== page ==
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LONDON (Reuters) - Fast-forward to next July and picture the scene with great rivals Novak Djokovic of Serbia and Britain's Andy Murray going toe-to-toe in a thrilling Davis Cup quarter-final.
It would be a magnificent occasion with the current world numbers one and two fueled by national pride and the decibel levels in the stands pumped up.
Whoever prevailed would probably then be lining up a mouth-watering clash with Roger Federer's Switzerland.
That scenario is unlikely to happen, however, because the packed ATP Tour and the Davis Cup schedule are often incompatible for the leading players and next year's Olympics in Rio de Janeiro will clutter their plans still further.
Newly-crowned champions Britain are on course for a clash with 2010 winners Serbia in next year's competition, but the chances are that neither Murray nor Djokovic will be involved, as it falls just after Wimbledon and with the Olympics looming.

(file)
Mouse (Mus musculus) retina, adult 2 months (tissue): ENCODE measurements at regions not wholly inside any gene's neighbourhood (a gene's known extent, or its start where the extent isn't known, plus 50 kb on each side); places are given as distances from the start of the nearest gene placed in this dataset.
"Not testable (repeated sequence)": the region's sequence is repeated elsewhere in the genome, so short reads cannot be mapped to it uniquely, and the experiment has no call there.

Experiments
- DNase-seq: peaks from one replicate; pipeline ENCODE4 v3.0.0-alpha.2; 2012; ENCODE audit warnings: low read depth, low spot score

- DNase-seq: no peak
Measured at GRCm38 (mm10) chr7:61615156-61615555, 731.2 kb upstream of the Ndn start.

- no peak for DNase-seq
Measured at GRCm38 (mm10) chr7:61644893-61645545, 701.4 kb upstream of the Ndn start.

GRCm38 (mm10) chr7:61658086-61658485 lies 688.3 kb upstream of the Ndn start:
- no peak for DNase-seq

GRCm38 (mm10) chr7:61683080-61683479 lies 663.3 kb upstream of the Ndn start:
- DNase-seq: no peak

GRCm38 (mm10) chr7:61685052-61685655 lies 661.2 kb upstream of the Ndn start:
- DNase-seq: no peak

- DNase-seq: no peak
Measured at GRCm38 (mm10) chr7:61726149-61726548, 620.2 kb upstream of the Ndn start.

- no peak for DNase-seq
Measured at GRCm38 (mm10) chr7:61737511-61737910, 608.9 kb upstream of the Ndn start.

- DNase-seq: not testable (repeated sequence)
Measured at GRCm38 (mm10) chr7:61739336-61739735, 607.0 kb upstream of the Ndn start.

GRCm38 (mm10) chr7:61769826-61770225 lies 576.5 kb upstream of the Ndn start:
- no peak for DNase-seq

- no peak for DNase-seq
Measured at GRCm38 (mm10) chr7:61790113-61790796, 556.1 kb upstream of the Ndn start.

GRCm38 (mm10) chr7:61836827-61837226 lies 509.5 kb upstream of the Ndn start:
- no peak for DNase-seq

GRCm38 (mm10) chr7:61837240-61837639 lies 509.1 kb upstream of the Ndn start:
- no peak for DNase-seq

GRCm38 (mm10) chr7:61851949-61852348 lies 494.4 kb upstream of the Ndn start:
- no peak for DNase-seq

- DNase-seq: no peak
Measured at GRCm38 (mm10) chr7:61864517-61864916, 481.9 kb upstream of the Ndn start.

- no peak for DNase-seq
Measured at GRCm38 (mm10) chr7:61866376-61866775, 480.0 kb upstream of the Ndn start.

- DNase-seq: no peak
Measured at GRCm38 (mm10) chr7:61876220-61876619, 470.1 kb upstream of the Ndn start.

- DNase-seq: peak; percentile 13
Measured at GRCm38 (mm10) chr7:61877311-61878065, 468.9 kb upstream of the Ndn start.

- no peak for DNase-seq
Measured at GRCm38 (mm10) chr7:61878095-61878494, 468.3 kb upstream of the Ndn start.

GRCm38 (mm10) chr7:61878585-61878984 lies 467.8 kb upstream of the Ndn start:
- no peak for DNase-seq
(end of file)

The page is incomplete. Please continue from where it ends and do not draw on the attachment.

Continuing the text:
Murray, who almost single-handedly led Britain to their first title for 79 years on Sunday when he beat David Goffin in Belgium to complete one of the greatest individual Davis Cup years ever, has committed to playing in the first round in 2016, a March tie to home to Japan in Birmingham.
Which is more than Swiss duo Federer and Stanislas Wawrinka did this year -- deciding against trying to defend the trophy they won in 2014 for the first time by beating France.
A below-strength Swiss side lost to Belgium in the first round. Djokovic, who led Serbia to victory in 2010, did play against Croatia in this year's first round but was absent for the quarter-final loss to Argentina.
Murray has already indicated that next year's quarter-final date would be "very tricky" and few would blame him if he prioritized his individual targets having invested so much energy into the cause this year.
He said the International Tennis Federation, which runs the Davis Cup, and the ATP Tour, needs to co-operate more closely to ensure the big names play every year.
"We played four ties this year and every one of them was a sell-out, and the atmospheres were really good," Murray told reporters the day after victory in Ghent.
"It's just the timing of the competition, it would be great if the ITF and ATP could actually really work together to try to sort something out.
"The Davis Cup is a great way of promoting tennis and growing the game and reaching out to new fans but I do think that if they worked together a bit more they could make it an even better competition."
Editing by Ed Osmond